The Unspoken Ink writing group uses a creative writing method (Amherst Writing and Artists (AWA) Method) wherein the facilitator provides a writing prompt and you can use that prompt in any way you’d like to create a story over a set amount of time. Once we’ve finished our writing (yes, the facilitator writes too!), everyone is given the opportunity to read their writing out loud. Hearing your own story and hearing someone else’s teaches us all so much about our experiences and our stories. Once the piece is read, we reflect on the writing – what did we like, what stood out, what do we remember. Everything is considered fiction so we do not respond to the writer as a support group may, but keep the focus on the writing.
Sometimes the prompts are about cancer/illness, sometimes indirectly related to cancer/illness, and sometimes not about cancer/illness at all. Above all, the writing program emphasizes that we are more than a diagnosis.
Our Spring writing group is forming soon!
– The writing group meets for 2 hours each week, for a period of 10 weeks. A commitment to attend each week is important to group continuity and in creating a safe space. Please be on time. The group will begin in mid-March with a TBD meeting time.
– Each participant will receive a name@LacunaLoft-writinggroup.org email address to use when attending each writing group session. At this email address, you will receive a weekly invitation to a google video hangout where the writing group session will take place. These email addresses will help preserve individual privacy if desired and will make meeting as a group via video hangout easier.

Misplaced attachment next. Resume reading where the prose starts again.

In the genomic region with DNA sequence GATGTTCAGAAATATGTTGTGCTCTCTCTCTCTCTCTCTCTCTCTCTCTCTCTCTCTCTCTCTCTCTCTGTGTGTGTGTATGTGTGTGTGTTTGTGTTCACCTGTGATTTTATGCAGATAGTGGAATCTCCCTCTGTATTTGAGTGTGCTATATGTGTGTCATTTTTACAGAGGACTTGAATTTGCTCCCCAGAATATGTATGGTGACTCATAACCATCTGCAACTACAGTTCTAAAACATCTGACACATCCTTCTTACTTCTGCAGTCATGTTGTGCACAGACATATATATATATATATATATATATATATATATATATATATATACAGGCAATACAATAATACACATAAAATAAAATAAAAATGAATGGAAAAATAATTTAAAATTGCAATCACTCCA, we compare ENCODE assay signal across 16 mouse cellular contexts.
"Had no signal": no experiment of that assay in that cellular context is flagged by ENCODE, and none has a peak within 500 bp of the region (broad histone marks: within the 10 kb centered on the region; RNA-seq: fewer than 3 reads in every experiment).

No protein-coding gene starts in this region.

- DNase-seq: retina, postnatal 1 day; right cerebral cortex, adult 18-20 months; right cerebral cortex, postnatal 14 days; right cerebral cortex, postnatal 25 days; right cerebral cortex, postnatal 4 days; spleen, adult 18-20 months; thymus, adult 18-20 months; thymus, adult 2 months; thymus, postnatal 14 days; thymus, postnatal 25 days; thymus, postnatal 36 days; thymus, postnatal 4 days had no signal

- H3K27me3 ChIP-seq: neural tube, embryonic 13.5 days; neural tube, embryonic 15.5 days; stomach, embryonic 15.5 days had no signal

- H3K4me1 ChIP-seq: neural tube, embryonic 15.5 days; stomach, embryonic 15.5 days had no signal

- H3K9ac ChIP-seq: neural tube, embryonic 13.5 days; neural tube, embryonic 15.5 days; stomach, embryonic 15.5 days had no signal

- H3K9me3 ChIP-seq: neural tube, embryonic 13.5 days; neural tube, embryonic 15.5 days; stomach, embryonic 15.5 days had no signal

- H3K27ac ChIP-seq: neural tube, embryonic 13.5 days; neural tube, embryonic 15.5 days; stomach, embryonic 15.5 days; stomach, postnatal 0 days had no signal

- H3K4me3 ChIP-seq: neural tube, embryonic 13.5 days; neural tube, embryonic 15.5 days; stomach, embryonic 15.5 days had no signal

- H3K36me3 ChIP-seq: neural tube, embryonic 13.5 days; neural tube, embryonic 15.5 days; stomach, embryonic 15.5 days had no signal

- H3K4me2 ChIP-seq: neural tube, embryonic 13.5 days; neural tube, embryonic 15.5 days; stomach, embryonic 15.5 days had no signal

– Following each weekly session, you may decide to submit your writing to Mallory (email@example.com) for publication on LacunaLoft.org in their Young Adult Voices program section. This is not mandatory!
Our founder, Mallory, was recently interviewed by Cure Magazine for an article on young adult cancer. In the article, the on-going discussion of whether cancer is becoming trendy is examined.
Now we open up the question to you all! What do you think of these movies and shows on the Hollywood scene that depict young adult cancer? I have to admit that I am a believer in the show, Chasing Life. I have issues with a lot of the rest though I’m open to new ways of looking at the world! What do you think? Yay? Nay?
Lacuna Loft has arrived in California! When I worked with our fabulous group of lawyers to incorporate and file for our tax exempt, non profit status, the state of California was chosen as the future home of Lacuna Loft. It was decided in December that my husband’s company would pick San Francisco as its future home so Lacuna Loft (and myself) needed to follow suit. It has taken months of preparation, and many many hours of packing my home, but Lacuna Loft is finally in its new state.